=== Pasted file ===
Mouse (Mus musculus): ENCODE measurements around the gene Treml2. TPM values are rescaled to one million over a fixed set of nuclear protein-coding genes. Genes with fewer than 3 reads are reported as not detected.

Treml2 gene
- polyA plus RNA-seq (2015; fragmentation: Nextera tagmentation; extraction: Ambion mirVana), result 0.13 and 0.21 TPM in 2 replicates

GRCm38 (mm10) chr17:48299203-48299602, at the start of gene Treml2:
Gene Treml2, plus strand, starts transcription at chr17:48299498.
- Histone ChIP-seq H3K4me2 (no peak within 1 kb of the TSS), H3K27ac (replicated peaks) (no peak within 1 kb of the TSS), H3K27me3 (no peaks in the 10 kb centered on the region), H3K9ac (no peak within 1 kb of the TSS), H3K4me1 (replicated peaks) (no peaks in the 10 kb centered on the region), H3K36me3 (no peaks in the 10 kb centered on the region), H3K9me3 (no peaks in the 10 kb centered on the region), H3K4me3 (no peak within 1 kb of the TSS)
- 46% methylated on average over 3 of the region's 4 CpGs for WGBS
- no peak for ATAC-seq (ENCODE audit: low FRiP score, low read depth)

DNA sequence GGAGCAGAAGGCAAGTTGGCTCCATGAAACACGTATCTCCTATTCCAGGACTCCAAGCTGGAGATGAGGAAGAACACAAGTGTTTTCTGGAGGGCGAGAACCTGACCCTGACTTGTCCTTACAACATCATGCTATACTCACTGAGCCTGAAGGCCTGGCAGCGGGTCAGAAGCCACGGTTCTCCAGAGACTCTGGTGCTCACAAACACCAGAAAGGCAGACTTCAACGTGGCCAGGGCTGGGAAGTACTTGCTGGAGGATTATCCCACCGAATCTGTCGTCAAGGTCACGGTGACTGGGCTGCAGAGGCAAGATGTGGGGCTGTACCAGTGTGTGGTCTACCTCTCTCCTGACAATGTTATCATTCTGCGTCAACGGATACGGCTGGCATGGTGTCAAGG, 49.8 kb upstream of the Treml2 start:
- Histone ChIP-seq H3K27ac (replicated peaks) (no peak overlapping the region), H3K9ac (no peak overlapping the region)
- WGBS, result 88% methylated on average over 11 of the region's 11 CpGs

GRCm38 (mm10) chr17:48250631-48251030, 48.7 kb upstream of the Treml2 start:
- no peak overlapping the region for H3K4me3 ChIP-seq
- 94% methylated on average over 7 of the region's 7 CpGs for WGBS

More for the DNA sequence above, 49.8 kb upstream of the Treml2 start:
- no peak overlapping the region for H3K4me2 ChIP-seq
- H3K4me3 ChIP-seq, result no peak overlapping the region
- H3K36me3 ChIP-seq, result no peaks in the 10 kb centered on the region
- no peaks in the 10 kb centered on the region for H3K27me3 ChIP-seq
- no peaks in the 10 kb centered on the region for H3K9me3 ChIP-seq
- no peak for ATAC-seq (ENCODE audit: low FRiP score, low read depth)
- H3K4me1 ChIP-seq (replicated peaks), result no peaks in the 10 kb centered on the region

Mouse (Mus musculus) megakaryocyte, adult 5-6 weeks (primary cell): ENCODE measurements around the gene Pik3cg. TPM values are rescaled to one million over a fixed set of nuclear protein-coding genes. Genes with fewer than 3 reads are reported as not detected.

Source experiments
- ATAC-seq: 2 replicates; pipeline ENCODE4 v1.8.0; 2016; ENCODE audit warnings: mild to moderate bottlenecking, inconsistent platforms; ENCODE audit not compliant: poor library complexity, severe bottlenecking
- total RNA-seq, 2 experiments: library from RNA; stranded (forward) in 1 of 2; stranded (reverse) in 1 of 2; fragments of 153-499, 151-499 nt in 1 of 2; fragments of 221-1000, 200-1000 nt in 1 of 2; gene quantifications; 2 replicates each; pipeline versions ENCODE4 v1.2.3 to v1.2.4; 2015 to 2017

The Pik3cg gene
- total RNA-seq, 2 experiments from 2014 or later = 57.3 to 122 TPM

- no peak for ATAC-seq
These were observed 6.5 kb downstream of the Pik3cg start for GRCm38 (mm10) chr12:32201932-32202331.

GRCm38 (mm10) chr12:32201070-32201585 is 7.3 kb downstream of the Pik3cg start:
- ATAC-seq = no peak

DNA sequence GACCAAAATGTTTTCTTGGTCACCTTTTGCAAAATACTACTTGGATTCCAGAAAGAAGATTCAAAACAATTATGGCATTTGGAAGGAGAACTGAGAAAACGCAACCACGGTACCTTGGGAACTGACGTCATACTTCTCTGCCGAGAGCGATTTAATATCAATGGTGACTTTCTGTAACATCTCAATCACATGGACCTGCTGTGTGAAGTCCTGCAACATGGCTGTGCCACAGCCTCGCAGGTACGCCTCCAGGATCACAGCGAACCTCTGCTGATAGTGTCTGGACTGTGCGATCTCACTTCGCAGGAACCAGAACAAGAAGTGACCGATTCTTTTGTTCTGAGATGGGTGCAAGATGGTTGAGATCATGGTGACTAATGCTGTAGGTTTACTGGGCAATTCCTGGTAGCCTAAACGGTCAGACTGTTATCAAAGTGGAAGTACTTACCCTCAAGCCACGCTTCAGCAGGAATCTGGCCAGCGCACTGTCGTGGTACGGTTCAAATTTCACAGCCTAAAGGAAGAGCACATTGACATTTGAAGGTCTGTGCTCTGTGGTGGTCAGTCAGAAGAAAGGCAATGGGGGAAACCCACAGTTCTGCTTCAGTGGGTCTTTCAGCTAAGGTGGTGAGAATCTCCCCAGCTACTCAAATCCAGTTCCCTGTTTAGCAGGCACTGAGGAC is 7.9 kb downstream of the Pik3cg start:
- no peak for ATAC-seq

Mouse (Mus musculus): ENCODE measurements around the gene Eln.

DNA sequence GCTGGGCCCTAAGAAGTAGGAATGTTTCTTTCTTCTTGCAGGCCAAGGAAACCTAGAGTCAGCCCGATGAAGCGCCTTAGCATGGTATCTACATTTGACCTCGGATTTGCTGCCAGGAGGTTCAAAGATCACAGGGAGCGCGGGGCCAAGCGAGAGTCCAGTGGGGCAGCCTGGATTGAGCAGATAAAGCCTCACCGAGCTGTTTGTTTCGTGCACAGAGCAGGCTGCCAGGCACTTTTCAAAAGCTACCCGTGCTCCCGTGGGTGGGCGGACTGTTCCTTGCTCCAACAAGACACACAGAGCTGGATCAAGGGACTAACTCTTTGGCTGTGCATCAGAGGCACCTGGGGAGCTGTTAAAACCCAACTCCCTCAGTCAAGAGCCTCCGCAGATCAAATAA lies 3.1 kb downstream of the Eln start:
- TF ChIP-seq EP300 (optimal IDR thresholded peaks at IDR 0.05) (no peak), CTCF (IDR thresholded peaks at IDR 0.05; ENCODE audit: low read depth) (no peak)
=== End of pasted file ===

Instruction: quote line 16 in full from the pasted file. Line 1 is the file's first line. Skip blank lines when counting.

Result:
- no peak overlapping the region for H3K4me2 ChIP-seq